Majors' rising career is full of multifaceted characters. After earning critical praise for indie drama "The Last Black Man in San Francisco," his role as David in "Da 5 Bloods" and his Emmy-nominated Atticus Freeman in "Lovecraft Country" put him on Hollywood's radar. He's also caught Marvel's eye, starring in "Loki" and the upcoming "Ant-Man and the Wasp: Quantumania," and will host "Saturday Night Live" on Nov. 13 with Taylor Swift as the musical guest.
Nat Love is an outlaw, yes – but Majors portrays him as a man who sings, cries, laughs, shoots ‘em up and jumps on a galloping horse.
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Playing a real cowboy and getting comfortable on a horse took practice for Majors, who did all of his own stunts in the movie.
"To be able to ride a horse, and command a horse and listen to a horse that way takes a great deal of trust, confidence (and) vulnerability. And those are some of the main components that make up Nat Love," Majors says.
Safety is top of mind for Majors, who filmed the movie in New Mexico and practiced his horse stunts at Bonanza Creek Ranch, the site of a recent deadly incident on another Western movie set. Law enforcement is continuing to investigate the fatal prop gun accident on Oct. 21 in which Alec Baldwin discharged a "live round" on the "Rust" set, killing cinematographer Halyna Hutchins and injuring director Joel Souza.
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"My heart really just goes out to everybody involved," Majors says. The accident made him wonder "what the hours were like. I wonder how tired they were. The thing about stunts is if you say, 'Let's go again,' and you're tired, don't go again."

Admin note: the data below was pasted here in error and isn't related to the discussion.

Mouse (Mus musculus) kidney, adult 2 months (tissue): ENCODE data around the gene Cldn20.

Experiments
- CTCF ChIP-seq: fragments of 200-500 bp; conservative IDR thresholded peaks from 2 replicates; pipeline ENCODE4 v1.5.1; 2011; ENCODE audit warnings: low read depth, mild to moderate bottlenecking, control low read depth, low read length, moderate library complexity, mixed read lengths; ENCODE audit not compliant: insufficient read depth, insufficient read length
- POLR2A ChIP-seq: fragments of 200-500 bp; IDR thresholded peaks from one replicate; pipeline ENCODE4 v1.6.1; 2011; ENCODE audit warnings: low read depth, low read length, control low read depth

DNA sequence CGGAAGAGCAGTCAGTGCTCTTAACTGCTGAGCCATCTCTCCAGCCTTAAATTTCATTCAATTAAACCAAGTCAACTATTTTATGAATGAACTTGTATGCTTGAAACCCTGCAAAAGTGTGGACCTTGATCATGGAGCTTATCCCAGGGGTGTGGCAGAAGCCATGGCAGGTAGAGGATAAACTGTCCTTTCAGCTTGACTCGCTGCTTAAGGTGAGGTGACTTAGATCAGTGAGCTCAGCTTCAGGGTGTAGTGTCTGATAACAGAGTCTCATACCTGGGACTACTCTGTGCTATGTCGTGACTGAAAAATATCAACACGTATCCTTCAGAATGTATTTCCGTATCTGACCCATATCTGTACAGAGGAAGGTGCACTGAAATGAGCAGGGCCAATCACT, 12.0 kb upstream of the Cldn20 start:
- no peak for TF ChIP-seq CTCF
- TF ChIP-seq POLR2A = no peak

Majors hopes "to do more Westerns," but "a Western is what it is, artillery is a part of the culture." He cites adding effects in post-production or discontinuing the use of blanks in prop guns as possibilities for safer sets.
"We shouldn't do it again until we know that we can make it absolutely safe," he says.
Another Western makes "The Harder They Fall" a full-circle moment. Samuel previously directed the 2013 short film "They Die By Dawn" with a different actor in the role of Nat Love: Michael K. Williams.
Williams, who played the influential character of Omar Little on HBO's “The Wire,” also starred alongside Majors in “Lovecraft Country.” Williams died earlier this year of an accidental drug overdose.
The co-stars were more than work colleagues. "Twin flames," Majors calls them.
Majors recalls a funny after-hours gym incident during their time together on "Lovecraft." As the two worked out together, Majors split his shorts while doing squats.
"He's like, 'Oh, baby, baby bro, you can't be walking around like that,' " he says. As Majors tells it, Williams ran more than a mile to their apartment building and sprinted back ("He's panting and he's like a sweaty mess") with another pair of shorts for his co-star to change into.
Majors says "it was one of those moments" that showed Williams' character.
"This man loves me," Majors remembers feeling. "He's never going to make me sacrifice my dignity because he had so much dignity. He honored my personhood and our people so much."